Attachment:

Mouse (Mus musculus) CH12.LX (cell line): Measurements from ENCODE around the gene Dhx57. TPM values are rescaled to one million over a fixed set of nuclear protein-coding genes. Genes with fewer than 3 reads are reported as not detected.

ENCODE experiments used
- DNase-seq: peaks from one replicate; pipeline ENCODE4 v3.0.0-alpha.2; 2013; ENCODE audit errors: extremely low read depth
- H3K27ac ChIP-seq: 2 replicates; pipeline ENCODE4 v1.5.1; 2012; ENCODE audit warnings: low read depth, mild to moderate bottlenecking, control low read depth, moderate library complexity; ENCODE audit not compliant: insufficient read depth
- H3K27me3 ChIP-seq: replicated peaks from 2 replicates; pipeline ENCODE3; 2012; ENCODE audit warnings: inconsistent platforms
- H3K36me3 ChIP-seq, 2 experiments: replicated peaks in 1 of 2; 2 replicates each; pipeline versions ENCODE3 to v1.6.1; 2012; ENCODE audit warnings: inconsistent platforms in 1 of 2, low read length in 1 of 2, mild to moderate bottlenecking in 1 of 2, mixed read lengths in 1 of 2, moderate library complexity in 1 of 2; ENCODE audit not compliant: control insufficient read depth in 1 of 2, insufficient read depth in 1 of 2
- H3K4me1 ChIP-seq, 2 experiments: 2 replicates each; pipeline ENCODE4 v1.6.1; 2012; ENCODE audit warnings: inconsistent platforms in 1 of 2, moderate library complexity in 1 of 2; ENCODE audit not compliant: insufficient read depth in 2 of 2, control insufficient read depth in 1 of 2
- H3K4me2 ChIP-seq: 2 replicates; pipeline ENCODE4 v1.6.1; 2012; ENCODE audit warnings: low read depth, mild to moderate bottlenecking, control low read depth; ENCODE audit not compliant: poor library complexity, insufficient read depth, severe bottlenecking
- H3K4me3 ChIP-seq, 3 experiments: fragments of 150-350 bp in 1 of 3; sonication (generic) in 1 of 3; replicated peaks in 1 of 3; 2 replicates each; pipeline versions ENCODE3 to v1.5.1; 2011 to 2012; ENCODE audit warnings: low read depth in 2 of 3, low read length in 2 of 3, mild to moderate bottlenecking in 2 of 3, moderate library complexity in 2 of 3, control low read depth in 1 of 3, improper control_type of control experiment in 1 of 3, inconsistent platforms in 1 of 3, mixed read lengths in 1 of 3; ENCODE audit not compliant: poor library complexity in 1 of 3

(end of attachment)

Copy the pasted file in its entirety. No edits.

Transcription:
Mouse (Mus musculus) CH12.LX (cell line): Measurements from ENCODE around the gene Dhx57. TPM values are rescaled to one million over a fixed set of nuclear protein-coding genes. Genes with fewer than 3 reads are reported as not detected.

ENCODE experiments used
- DNase-seq: peaks from one replicate; pipeline ENCODE4 v3.0.0-alpha.2; 2013; ENCODE audit errors: extremely low read depth
- H3K27ac ChIP-seq: 2 replicates; pipeline ENCODE4 v1.5.1; 2012; ENCODE audit warnings: low read depth, mild to moderate bottlenecking, control low read depth, moderate library complexity; ENCODE audit not compliant: insufficient read depth
- H3K27me3 ChIP-seq: replicated peaks from 2 replicates; pipeline ENCODE3; 2012; ENCODE audit warnings: inconsistent platforms
- H3K36me3 ChIP-seq, 2 experiments: replicated peaks in 1 of 2; 2 replicates each; pipeline versions ENCODE3 to v1.6.1; 2012; ENCODE audit warnings: inconsistent platforms in 1 of 2, low read length in 1 of 2, mild to moderate bottlenecking in 1 of 2, mixed read lengths in 1 of 2, moderate library complexity in 1 of 2; ENCODE audit not compliant: control insufficient read depth in 1 of 2, insufficient read depth in 1 of 2
- H3K4me1 ChIP-seq, 2 experiments: 2 replicates each; pipeline ENCODE4 v1.6.1; 2012; ENCODE audit warnings: inconsistent platforms in 1 of 2, moderate library complexity in 1 of 2; ENCODE audit not compliant: insufficient read depth in 2 of 2, control insufficient read depth in 1 of 2
- H3K4me2 ChIP-seq: 2 replicates; pipeline ENCODE4 v1.6.1; 2012; ENCODE audit warnings: low read depth, mild to moderate bottlenecking, control low read depth; ENCODE audit not compliant: poor library complexity, insufficient read depth, severe bottlenecking
- H3K4me3 ChIP-seq, 3 experiments: fragments of 150-350 bp in 1 of 3; sonication (generic) in 1 of 3; replicated peaks in 1 of 3; 2 replicates each; pipeline versions ENCODE3 to v1.5.1; 2011 to 2012; ENCODE audit warnings: low read depth in 2 of 3, low read length in 2 of 3, mild to moderate bottlenecking in 2 of 3, moderate library complexity in 2 of 3, control low read depth in 1 of 3, improper control_type of control experiment in 1 of 3, inconsistent platforms in 1 of 3, mixed read lengths in 1 of 3; ENCODE audit not compliant: poor library complexity in 1 of 3